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The Upper Room Daily Devotional Guide

Good Samaritan

Artist: Stephen Sawyer
(USA, Contemporary)
Interpreter: Mona Bagasao-Cave
The parable in Luke 10:29-37 answers the sometimes-difficult question, “Who is my neighbor?” In the parable, a man of a hated, oppressed minority stops to aid a member of another culture when no one from the injured man’s own community would offer assistance. This parable can be read from a variety of perspectives, depending on the reader’s particular context. When I look at Stephen Sawyer’s Good Samaritan, I view the image in the context of the history of the United States of America. For me, the features of the men suggest an African American and a Euro-American, whose cultural heritage has been shaped by the history of slavery and racism in the U.S.A. Perhaps this is an important perspective for American readers to consider when reading this parable. I invite all readers now to consider who these men need be to bring the message of the parable to you. Then consider: Do you see yourself as the victim or as the helper in this story? What would it be like to be the other character? Is it easier to be the noble Samaritan, overlooking race and status to help someone who is in trouble, than it is to see yourself as the person who has been victimized and then ignored by his own? Does either role make you feel uncomfortable? Does one fit more easily? Why? Jesus spoke in parables to bring the hard questions home to his listeners. As we view the parable of the Good Samaritan through Sawyer’s moving art, let’s take the opportunity to re-examine our response to the question, “Who is my neighbor?”

Come back each day to read the daily Upper Room: http://devotional.upperroom.org/
Before you begin:  Sit quietly for 30 seconds or so to settle your spirit.  Take a few deep breaths and get comfortable.
Read:  Open your Bible and read the portion of scripture suggested beside the date.  After you read, pause to think about the passage.  What comes to mind?  What in it got your attention?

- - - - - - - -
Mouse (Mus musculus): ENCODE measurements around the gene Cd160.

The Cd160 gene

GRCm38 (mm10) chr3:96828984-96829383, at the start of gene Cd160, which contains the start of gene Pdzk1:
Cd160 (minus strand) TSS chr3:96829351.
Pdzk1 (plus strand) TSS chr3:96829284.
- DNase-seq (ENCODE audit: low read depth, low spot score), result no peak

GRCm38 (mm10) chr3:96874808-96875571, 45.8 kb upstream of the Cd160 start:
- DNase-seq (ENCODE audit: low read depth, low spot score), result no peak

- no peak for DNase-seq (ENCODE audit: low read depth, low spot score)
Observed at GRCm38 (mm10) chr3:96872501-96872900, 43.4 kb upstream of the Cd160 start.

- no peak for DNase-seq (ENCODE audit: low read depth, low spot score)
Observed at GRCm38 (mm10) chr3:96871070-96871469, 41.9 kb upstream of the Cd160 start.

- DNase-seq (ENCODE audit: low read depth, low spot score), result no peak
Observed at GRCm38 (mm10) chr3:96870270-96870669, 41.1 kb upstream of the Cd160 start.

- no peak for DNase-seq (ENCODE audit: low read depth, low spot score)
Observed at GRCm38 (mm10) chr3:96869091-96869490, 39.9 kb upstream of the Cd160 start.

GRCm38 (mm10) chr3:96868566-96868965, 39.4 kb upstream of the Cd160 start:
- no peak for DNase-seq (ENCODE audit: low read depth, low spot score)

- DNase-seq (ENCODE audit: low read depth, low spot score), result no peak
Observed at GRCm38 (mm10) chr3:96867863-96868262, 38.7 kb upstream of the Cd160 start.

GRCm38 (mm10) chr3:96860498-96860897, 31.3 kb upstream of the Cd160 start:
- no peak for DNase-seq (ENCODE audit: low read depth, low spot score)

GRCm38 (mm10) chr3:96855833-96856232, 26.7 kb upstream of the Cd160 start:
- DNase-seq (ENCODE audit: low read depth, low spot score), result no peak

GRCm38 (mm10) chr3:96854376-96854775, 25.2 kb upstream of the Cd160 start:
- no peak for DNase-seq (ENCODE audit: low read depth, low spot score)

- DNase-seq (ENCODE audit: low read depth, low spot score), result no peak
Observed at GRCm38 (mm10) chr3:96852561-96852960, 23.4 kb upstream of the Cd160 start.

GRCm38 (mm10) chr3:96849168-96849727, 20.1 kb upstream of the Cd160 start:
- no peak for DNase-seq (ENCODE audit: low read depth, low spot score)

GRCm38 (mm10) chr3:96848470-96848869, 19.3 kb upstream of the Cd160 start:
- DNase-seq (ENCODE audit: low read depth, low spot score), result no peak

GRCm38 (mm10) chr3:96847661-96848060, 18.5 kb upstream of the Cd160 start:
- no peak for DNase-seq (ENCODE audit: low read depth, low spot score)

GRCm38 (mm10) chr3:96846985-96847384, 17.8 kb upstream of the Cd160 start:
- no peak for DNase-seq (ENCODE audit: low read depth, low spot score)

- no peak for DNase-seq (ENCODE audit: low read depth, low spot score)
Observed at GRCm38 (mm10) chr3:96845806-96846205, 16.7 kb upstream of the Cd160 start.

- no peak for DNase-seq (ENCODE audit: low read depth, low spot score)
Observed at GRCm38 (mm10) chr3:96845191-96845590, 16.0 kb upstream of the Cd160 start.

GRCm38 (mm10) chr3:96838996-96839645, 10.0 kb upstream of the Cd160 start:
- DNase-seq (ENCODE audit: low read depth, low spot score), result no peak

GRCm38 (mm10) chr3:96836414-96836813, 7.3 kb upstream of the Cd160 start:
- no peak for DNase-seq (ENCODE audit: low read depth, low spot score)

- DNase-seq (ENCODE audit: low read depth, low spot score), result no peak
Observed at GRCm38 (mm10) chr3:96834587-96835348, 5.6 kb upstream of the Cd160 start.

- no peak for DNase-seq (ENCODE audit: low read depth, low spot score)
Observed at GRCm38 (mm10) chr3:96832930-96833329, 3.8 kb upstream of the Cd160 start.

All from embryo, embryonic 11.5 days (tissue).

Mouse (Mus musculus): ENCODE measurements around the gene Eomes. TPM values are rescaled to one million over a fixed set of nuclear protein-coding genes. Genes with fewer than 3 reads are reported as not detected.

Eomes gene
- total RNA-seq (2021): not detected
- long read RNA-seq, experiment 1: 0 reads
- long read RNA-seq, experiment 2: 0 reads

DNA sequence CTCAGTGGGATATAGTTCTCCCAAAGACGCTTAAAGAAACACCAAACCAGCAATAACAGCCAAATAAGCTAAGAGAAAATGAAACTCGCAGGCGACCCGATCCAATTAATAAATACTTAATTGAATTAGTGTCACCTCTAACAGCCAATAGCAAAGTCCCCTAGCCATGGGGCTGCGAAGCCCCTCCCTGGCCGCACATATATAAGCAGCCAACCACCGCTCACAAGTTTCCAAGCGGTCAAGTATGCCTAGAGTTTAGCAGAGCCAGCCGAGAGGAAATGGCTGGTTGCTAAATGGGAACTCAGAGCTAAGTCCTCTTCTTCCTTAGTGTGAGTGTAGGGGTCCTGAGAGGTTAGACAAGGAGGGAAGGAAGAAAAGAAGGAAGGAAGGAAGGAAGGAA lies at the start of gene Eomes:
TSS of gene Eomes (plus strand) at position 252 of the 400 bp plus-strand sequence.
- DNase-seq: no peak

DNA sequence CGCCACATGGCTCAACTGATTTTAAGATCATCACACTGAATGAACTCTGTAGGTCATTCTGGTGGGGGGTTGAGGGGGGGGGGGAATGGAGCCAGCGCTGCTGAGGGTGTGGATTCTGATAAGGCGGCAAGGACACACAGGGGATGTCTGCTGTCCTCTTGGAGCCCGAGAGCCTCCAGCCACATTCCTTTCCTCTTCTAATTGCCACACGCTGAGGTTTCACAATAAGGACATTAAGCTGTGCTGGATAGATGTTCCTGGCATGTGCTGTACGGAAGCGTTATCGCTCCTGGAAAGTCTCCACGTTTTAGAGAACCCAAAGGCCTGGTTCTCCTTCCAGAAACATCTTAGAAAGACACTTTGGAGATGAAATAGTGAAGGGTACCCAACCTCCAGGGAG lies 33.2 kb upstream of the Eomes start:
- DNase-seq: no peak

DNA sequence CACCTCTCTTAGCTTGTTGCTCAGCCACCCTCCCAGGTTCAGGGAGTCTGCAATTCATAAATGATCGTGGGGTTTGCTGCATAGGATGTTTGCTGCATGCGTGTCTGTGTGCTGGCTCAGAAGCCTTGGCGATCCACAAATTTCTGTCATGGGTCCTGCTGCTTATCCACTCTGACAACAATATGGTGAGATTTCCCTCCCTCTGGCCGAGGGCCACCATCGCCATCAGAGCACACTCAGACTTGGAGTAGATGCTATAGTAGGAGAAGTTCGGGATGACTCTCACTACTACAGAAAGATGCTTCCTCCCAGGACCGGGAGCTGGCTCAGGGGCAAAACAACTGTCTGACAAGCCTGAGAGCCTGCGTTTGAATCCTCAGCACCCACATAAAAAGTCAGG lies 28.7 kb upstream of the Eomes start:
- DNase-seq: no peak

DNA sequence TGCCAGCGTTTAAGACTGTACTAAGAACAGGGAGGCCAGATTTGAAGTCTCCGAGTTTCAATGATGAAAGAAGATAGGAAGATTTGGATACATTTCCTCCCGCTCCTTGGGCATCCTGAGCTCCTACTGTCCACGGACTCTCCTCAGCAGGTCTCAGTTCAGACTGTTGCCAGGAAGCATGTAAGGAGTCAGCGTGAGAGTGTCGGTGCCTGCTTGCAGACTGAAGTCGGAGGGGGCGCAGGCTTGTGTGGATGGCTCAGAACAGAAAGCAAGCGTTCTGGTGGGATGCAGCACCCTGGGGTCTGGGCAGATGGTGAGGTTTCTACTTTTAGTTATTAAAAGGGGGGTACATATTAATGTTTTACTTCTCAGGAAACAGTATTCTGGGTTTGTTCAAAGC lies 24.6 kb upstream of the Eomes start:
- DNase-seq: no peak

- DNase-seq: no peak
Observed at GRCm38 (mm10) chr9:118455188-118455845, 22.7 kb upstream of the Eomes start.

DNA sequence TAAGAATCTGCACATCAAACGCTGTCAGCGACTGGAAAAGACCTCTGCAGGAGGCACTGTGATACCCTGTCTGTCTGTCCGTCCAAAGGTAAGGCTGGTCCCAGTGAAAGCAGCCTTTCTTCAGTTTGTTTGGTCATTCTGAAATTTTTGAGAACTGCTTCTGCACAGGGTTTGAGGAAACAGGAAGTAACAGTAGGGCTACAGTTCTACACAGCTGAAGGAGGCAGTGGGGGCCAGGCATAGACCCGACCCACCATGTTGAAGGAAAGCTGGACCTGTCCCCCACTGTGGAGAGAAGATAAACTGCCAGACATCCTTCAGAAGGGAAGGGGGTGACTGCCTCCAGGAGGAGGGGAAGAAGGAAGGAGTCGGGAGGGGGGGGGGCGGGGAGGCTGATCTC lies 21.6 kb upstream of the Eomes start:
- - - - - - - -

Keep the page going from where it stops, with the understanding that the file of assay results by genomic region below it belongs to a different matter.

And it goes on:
Quoted Verse:  The quoted verse relates to the central point of the day's meditation.  Read it slowly and think about its meaning for you.  Once or twice a week you might memorize a quoted verse.
"Story":  These meditations are written by people from around the world.  After you read the main part of the page, ask yourself, "How do this person's words connect with my life?"
Prayer:  To end your quiet time, pray the prayer at the bottom of the page.  You may want to add to it, mentioning people or situations that come to mind during your reflection.
Thought for the Day:  This element invites you to respond or sums up an idea from the day's reading.  Repeat the thought a few times and recall it through-
out the day to remind yourself of what you heard from God.
Link2Life:  This suggests ways to connect your life of prayer with your life in the world.  L2L may suggest Web sites to visit; however, we do not endorse any site.  Readers should use their own judgment about acting on information they may find.
Prayer Focus:  This suggests a subject for continuing prayer after your devotional time, joining with believers around the world in doing so.
To start a meeting:  Online is a list of current meditations by subject and dir-
ections for using them to begin meetings at:  devotional.upperroom.org/resources/
Read more about spending time with God in "How to Have a Daily Devotional Time"
at:  devotional.upperroom.org/quiettime.